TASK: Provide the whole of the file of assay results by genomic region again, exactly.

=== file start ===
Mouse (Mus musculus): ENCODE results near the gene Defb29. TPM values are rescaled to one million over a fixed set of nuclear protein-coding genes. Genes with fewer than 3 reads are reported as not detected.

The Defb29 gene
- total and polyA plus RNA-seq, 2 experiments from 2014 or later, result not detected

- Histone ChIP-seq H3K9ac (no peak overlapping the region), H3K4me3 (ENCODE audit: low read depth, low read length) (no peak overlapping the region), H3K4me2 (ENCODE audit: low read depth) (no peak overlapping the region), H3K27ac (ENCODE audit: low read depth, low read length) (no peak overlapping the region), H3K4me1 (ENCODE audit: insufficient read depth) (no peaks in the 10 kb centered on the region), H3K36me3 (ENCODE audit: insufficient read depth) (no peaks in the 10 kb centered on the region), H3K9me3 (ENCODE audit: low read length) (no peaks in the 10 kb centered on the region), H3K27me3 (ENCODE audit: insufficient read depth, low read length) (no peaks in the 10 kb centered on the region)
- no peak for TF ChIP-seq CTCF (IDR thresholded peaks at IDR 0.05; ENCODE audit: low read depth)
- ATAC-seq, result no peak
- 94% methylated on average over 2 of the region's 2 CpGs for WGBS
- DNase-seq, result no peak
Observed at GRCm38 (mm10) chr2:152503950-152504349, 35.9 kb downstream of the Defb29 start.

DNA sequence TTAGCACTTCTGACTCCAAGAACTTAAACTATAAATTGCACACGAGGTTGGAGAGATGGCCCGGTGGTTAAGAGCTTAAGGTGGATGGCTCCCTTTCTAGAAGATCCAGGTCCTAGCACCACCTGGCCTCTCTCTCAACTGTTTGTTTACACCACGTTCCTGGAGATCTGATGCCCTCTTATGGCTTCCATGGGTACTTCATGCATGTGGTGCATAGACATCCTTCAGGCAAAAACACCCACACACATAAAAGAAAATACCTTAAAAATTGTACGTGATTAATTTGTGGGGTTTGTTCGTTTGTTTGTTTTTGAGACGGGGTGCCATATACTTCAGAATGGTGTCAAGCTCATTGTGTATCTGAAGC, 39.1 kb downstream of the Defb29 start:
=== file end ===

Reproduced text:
Mouse (Mus musculus): ENCODE results near the gene Defb29. TPM values are rescaled to one million over a fixed set of nuclear protein-coding genes. Genes with fewer than 3 reads are reported as not detected.

The Defb29 gene
- total and polyA plus RNA-seq, 2 experiments from 2014 or later, result not detected

- Histone ChIP-seq H3K9ac (no peak overlapping the region), H3K4me3 (ENCODE audit: low read depth, low read length) (no peak overlapping the region), H3K4me2 (ENCODE audit: low read depth) (no peak overlapping the region), H3K27ac (ENCODE audit: low read depth, low read length) (no peak overlapping the region), H3K4me1 (ENCODE audit: insufficient read depth) (no peaks in the 10 kb centered on the region), H3K36me3 (ENCODE audit: insufficient read depth) (no peaks in the 10 kb centered on the region), H3K9me3 (ENCODE audit: low read length) (no peaks in the 10 kb centered on the region), H3K27me3 (ENCODE audit: insufficient read depth, low read length) (no peaks in the 10 kb centered on the region)
- no peak for TF ChIP-seq CTCF (IDR thresholded peaks at IDR 0.05; ENCODE audit: low read depth)
- ATAC-seq, result no peak
- 94% methylated on average over 2 of the region's 2 CpGs for WGBS
- DNase-seq, result no peak
Observed at GRCm38 (mm10) chr2:152503950-152504349, 35.9 kb downstream of the Defb29 start.

DNA sequence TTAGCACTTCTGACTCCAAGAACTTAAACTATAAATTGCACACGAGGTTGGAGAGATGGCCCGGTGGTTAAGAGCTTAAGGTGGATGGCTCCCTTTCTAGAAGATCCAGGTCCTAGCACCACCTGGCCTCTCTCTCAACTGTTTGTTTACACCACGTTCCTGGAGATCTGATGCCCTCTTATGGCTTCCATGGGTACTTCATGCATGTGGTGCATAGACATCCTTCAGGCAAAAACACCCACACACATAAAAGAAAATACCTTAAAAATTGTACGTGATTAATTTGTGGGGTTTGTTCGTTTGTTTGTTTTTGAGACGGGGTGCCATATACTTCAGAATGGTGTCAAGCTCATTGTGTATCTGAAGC, 39.1 kb downstream of the Defb29 start: